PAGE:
New York State – hire a veteran tax credit for employersThe New York State Department of Taxation and Finance administers certain tax incentives that are intended to assist veterans as they transition into civilian life. For example, New York offers two state business credits that are intended to encourage businesses to hire veterans. Employers that have hired veterans who began working on or after January 1, 2014, but before January 1, 2020, may qualify for a state business tax credit worth as much as $15,000 per veteran. To be eligible, the veteran must have worked for one year or more and for at least 35 hours each week. The amount of the credit is equal to 15% of the total wages paid to a disabled veteran during their first full year of employment. The credit is allowed up to $15,000 per disabled veteran. For nondisabled veterans, the credit is equal to 10% of the total wages, up to $5,000 per nondisabled veteran. To claim the credit, an employer must have the veteran certify that they qualify as an eligible veteran using Form DTF-75, Employee Affidavit for the Hire a Veteran Credit. Read guidance.
North Carolina – real property tax breakNorth Carolina offers real property tax relief for certain disabled veterans. This program excludes up to the first $45,000 of the appraised value of the permanent residence of a disabled veteran. A disabled veteran must have a total and permanent service-connected disability, or receive benefits for specially adapted housing. There is no age or income limitation. The tax relief is also available to a surviving spouse of a disabled veteran (who has not remarried) or the spouse of a veteran who died due to a service-connected condition. Complete application.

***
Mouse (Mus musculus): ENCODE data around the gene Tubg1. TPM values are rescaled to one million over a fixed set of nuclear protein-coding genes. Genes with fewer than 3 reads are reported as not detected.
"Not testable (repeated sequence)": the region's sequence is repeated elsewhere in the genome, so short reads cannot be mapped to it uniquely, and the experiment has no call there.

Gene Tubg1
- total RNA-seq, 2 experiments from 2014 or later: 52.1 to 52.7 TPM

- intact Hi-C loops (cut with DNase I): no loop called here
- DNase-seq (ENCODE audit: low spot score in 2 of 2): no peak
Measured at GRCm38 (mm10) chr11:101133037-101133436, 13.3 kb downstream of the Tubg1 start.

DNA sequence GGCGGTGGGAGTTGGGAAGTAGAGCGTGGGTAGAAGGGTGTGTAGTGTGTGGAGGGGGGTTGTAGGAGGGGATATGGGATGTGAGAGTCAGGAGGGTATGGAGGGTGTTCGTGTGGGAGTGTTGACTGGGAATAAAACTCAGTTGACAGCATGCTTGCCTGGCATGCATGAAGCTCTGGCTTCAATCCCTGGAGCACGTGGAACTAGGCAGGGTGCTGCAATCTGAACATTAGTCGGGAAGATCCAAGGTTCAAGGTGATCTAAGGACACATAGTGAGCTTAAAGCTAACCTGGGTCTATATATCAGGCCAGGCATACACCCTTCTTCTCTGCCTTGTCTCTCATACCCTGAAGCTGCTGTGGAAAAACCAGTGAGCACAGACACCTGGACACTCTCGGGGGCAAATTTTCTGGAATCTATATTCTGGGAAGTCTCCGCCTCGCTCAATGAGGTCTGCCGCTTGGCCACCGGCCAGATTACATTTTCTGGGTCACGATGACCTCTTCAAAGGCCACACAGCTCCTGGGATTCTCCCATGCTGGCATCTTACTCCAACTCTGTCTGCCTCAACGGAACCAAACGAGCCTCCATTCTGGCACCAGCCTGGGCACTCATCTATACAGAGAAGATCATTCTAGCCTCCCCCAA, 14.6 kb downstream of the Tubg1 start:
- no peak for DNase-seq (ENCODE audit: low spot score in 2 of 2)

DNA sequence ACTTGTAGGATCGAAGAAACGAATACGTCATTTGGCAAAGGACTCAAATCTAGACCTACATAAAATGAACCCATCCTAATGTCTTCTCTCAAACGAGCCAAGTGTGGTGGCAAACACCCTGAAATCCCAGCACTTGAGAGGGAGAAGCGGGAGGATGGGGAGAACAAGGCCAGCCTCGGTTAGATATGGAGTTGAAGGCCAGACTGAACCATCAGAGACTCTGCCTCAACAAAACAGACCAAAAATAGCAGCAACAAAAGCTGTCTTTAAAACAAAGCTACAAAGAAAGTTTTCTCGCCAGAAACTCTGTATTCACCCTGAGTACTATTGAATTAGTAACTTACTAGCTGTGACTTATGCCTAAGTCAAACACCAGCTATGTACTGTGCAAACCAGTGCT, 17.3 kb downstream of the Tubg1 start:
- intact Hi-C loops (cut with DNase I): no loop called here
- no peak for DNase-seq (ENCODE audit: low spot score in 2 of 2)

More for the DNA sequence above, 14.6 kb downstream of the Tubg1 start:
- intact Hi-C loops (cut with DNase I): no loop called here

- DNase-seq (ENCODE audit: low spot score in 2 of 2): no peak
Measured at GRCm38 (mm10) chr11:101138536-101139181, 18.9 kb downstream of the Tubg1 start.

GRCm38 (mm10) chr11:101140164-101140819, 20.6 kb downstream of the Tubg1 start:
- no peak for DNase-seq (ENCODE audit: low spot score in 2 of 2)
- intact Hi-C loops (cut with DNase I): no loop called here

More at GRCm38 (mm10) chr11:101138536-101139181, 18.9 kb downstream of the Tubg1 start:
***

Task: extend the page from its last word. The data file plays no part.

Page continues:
Texas – exemption from Franchise Tax for new veteran-owned businessTexas provides an exemption from the Texas Franchise Tax for new veteran-owned businesses, if the business was formed between January 1, 2016 and January 1, 2020. The new business entity must be 100% veteran owned, each owner of the newly formed entity must have been honorably discharged, and each veteran owner must submit certification of their status. The exemption is available for the business’ first five years of operations. Read guidance.
Virginia – personal property tax breakVirginia localities impose a tax on personal property, namely on automobiles. Disabled veterans who meet certain criteria may be granted relief from the personal property tax on their car. For example, in Prince William County, a veteran who is permanently disabled and who meets certain income and net worth requirements may qualify for tax relief for their car and the vehicle registration/license fee. An applicant must, among other requirements, have a total household income of not more than $87,073 (less certain exclusions) and must have a combined financial net worth for the applicant and spouse of not more than $340,000 (excluding a principal residence and up to twenty-five acres of land it occupies). Read 2018 Citizen’s Guide.